Need machining help (lathe) with experiment I plan to build

I am looking for someone that can do some free (i.e. no charge) machining on a lathe for an experiment that I plan to set up. I have 3" diameter stainless steel tubes (thin wall) less than 1 foot long and also 1/4" tubing and vacuum flange fittings from Swagelok that need machining and eventually welding (I also need to find people who can weld these together). I’m guessing the machining will be around 15 hours of work. I am setting up an interesting experiment and my hope is to build the core part of the experiment and use that to find investors. I have 30 years experience as a mechanical engineer and a good amount of experience designing things with tubing and fittings that require welding. I can pay for the materials. The timeframe is to do this about 4 months (or later) from now. If I can find 2 or 3 machinists that are interested then that will cover the situation where some of them are too busy at that time.
thank you

Any sort of compensation offered? I doubt you’ll find anyone bored enough to donate 15+ hours of machine shop time to a total internet stranger, but what do I know.


“I’d like people to sign up to do skilled work for me for free without telling them what it’s even about” is a pretty weird flex, and pushes some boundaries.


I agree, I should have described my experiment so that it makes more sense.

There are multiple groups that see small amounts of transmutation in metals from electric discharges. My plan is to reproduce some of these experiments. For example, in the Safire Project, they use high voltages at medium/low current and found new elements (namely calcium, barium and titanium) on their iron, nickel and tungsten anode after the electrical discharges. Those elements did not previously exist anywhere in their experimental set up and the presumption is that the calcium, barium and titanium were produced by transmutation from other metals inside the experiment:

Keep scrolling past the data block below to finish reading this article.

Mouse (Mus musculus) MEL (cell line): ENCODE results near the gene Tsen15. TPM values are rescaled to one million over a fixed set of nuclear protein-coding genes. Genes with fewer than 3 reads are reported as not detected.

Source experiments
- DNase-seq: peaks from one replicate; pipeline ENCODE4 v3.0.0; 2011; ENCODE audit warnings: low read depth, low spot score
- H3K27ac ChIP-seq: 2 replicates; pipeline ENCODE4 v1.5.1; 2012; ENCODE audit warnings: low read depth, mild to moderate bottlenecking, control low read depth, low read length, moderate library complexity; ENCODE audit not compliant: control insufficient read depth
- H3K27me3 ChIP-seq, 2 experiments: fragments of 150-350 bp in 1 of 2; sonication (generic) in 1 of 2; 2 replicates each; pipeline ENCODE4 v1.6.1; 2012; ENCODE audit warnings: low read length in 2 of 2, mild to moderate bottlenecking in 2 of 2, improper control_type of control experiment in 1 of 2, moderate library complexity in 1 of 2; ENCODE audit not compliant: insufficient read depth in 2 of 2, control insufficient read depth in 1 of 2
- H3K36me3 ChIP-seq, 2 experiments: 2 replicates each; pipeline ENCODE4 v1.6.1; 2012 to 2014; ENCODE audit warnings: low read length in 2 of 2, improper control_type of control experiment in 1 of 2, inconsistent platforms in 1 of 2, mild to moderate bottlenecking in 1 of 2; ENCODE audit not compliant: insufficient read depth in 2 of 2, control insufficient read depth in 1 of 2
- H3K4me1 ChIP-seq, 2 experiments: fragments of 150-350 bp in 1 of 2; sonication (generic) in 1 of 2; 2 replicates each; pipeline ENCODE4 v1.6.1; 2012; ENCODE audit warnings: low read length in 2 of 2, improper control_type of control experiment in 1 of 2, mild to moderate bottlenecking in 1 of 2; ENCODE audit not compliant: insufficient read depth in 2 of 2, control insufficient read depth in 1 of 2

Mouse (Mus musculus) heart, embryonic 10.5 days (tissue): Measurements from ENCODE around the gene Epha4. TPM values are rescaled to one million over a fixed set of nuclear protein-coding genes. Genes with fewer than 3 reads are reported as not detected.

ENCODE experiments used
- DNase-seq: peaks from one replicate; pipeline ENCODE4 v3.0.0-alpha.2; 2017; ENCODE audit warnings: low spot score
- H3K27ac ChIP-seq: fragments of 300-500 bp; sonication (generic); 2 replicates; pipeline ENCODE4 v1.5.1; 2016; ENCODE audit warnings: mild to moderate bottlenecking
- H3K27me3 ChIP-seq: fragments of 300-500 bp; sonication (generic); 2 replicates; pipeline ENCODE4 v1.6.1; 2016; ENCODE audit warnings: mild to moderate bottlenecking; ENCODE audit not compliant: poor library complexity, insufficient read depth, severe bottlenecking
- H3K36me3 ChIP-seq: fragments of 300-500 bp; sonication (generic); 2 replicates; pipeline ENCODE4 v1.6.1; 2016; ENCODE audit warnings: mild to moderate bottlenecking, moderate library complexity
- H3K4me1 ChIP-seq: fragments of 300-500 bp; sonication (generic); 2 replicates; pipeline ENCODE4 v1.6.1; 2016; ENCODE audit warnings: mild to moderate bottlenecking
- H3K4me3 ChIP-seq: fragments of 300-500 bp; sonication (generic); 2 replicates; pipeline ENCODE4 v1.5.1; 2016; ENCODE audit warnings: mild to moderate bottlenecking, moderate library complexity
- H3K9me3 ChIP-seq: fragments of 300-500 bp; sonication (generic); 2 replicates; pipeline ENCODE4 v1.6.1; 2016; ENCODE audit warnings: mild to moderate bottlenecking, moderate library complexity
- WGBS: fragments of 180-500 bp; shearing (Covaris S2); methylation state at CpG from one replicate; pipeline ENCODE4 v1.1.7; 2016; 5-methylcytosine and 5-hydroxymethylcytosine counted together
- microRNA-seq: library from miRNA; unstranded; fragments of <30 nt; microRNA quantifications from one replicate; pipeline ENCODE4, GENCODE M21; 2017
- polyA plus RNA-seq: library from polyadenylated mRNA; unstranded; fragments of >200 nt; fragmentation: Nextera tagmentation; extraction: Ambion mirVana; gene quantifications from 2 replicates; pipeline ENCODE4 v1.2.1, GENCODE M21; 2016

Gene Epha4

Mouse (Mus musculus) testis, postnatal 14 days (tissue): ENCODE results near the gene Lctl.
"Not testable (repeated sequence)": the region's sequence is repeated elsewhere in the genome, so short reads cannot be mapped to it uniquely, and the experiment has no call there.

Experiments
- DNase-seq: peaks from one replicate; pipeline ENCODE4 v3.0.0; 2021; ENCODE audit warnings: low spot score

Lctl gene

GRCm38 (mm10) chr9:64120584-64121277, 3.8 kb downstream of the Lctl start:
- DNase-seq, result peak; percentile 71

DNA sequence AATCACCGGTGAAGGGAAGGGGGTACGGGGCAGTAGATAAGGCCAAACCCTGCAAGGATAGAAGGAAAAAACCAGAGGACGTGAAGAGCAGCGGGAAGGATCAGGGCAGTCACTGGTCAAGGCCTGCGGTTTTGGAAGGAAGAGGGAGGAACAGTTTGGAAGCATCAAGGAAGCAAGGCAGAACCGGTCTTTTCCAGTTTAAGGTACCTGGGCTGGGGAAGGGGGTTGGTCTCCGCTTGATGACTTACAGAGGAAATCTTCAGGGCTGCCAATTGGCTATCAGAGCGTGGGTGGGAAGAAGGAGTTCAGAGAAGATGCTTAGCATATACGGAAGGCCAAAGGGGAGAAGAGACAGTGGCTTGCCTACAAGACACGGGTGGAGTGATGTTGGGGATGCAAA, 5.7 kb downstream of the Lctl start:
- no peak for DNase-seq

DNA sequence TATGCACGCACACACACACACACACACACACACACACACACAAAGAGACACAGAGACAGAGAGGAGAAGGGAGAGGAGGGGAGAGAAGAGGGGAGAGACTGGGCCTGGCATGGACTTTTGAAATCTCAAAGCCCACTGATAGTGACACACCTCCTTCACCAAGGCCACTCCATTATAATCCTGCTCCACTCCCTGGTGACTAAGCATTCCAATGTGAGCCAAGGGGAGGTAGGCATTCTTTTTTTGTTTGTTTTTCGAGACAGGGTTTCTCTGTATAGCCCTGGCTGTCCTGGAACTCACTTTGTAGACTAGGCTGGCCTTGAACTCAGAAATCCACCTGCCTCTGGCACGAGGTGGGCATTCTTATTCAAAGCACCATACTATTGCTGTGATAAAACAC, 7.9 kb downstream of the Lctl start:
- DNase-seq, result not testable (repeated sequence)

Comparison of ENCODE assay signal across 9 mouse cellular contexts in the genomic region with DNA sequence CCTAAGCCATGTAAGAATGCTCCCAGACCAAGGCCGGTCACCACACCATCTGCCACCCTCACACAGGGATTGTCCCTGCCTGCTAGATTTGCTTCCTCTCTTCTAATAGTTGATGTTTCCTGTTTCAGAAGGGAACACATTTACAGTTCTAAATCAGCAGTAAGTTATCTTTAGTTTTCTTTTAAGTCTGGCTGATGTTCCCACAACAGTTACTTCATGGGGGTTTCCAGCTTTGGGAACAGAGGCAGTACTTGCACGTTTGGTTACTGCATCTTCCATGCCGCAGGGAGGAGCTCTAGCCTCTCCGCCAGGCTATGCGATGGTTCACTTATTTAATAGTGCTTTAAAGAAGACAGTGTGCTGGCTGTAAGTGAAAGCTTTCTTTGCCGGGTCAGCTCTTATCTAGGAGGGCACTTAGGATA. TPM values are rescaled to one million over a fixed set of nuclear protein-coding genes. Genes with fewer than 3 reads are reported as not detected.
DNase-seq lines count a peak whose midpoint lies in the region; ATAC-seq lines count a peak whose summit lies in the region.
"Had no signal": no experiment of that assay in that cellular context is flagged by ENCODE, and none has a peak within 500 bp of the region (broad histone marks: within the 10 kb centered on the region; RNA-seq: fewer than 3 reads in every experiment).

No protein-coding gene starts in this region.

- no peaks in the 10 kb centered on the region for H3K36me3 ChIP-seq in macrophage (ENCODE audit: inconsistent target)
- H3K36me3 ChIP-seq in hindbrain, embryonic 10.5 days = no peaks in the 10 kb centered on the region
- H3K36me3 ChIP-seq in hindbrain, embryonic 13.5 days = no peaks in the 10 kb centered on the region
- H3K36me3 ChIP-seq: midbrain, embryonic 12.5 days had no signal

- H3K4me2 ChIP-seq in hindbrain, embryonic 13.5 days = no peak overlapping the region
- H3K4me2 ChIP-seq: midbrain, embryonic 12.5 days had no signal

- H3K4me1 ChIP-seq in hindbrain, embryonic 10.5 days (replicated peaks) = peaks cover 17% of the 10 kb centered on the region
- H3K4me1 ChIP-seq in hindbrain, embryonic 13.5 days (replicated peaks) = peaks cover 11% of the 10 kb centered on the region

Another group from India ran electrolysis experiments in water that showed elements on their electrode having isotopic ratios that did not match the naturally occurring isotopic ratios, see here:

Both groups carefully attempt to rule out conventional explanations such as contamination from inside or outside their experiment.

My plan is to attempt to reproduce one of these experiments except using simpler components to make it cheaper. I have done other experiments in the past that looked for excess heat (i.e higher thermal output than electrical input) which did not succeed. For this next experiment I need to reduce my costs so that I can fully finish it and attempt iterations if it does not initially work. I’ve been a following these types of experiments for many years and attempted some myself and so now I’m planning my next one.

The exact same text was also posted to Practical Machinist…

Their responses are spicy.


Thanks @trevorflowers for finding that.

This is not a CNC request (thus is off-topic for the category). We don’t allow commercial solicitation as majority/only participation on this free service, and as far as I can tell, this is a commercial solicitation that requests the amazingly low cost of free, so I interpret this as breaking the site rules in a weird new way. (Additionally, while we’ve never had to make up rules like this, Maker Forums is not really a place for pseudo-science, since it’s about making things, not making things up, so it’s really off-topic for the whole site.)

I believe that it is appropriate to lock this thread, so I’m going to do that.